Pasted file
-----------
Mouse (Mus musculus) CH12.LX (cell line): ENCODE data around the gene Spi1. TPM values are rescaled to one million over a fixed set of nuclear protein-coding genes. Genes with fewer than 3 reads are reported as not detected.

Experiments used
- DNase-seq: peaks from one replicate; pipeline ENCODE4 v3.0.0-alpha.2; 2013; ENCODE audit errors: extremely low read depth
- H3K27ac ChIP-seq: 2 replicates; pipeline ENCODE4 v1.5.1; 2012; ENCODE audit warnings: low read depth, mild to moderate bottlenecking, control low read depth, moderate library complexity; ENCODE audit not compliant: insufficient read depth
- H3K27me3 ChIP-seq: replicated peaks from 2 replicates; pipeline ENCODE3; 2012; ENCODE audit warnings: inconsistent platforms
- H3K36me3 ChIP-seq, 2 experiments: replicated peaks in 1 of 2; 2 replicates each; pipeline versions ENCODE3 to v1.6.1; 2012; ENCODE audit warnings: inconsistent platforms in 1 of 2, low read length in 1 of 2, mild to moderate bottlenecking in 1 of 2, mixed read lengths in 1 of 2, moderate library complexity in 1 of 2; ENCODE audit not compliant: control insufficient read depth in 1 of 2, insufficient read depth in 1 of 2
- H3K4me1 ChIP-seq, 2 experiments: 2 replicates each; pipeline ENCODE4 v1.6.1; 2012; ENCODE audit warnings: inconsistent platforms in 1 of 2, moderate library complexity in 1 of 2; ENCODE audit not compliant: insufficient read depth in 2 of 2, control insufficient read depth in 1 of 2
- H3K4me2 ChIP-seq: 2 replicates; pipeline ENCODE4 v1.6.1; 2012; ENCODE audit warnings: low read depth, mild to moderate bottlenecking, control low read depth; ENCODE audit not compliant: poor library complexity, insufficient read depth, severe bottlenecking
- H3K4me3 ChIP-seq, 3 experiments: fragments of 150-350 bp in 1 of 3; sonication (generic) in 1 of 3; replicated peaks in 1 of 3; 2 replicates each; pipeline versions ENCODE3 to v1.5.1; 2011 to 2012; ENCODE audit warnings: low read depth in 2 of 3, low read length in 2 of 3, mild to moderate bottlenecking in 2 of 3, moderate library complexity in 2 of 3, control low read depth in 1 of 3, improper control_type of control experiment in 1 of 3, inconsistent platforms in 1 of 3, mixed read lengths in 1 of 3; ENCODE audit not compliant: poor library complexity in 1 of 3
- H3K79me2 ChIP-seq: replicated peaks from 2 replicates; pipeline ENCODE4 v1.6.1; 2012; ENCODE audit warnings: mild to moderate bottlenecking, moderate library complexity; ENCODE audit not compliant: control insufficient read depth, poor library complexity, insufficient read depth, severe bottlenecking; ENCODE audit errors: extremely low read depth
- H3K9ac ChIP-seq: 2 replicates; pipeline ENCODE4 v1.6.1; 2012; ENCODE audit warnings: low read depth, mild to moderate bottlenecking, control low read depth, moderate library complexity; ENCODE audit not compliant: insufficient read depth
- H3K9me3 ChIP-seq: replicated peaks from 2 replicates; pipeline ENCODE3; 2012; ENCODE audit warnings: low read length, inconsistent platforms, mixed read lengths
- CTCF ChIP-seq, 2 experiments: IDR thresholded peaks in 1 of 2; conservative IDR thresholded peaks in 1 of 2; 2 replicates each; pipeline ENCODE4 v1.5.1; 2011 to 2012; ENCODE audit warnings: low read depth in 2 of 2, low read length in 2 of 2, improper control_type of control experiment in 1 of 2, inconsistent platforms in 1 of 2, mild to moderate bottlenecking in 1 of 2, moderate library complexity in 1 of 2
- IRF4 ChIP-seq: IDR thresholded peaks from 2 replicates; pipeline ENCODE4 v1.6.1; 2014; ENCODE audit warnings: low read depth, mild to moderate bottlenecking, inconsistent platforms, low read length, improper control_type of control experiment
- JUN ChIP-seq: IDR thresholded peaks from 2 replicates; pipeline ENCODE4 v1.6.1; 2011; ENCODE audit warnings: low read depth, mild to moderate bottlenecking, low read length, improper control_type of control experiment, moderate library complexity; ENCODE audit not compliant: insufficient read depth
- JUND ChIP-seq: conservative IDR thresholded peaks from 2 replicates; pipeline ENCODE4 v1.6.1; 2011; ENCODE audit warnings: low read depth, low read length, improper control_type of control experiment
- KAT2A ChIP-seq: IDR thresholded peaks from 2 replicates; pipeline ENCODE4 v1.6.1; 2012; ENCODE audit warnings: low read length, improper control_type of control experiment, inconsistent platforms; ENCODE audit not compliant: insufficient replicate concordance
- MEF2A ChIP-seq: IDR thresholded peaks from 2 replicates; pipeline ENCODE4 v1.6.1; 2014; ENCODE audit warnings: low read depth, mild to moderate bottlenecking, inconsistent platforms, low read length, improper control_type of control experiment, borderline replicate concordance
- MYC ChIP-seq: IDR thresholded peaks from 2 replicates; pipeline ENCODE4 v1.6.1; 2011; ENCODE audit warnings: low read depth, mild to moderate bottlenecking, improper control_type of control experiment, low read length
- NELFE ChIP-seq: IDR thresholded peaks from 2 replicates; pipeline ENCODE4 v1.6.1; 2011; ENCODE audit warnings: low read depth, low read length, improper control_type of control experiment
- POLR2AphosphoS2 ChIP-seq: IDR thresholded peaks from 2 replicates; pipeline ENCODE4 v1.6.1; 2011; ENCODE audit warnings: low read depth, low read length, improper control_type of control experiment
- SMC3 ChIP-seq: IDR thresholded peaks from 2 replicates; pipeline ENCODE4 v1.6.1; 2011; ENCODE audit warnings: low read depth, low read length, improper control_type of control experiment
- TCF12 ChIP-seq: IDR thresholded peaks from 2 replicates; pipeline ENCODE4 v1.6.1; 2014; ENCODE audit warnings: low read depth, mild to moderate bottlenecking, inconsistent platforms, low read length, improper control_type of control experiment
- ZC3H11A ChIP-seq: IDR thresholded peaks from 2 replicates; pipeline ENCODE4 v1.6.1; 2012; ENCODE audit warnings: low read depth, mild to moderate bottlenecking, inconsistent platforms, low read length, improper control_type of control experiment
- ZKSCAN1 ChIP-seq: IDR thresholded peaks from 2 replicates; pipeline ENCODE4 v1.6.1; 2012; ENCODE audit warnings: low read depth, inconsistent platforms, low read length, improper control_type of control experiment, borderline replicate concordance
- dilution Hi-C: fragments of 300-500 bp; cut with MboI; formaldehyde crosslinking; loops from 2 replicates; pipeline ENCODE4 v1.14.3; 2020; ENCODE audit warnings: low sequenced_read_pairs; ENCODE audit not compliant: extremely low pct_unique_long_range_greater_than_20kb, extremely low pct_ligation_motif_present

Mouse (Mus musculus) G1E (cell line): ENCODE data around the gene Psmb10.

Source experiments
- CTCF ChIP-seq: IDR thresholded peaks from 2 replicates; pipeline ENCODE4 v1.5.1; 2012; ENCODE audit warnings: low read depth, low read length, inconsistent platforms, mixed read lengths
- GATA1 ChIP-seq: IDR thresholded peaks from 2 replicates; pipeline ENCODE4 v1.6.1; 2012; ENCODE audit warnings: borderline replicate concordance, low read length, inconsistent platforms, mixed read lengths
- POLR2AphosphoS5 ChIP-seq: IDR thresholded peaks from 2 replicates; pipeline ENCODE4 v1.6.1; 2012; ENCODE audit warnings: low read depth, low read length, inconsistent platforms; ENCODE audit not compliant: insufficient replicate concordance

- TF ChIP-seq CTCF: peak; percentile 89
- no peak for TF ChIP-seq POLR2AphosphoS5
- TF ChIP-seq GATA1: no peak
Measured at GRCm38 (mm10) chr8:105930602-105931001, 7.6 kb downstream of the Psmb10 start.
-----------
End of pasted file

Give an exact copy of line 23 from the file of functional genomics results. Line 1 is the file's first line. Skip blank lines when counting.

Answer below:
- TCF12 ChIP-seq: IDR thresholded peaks from 2 replicates; pipeline ENCODE4 v1.6.1; 2014; ENCODE audit warnings: low read depth, mild to moderate bottlenecking, inconsistent platforms, low read length, improper control_type of control experiment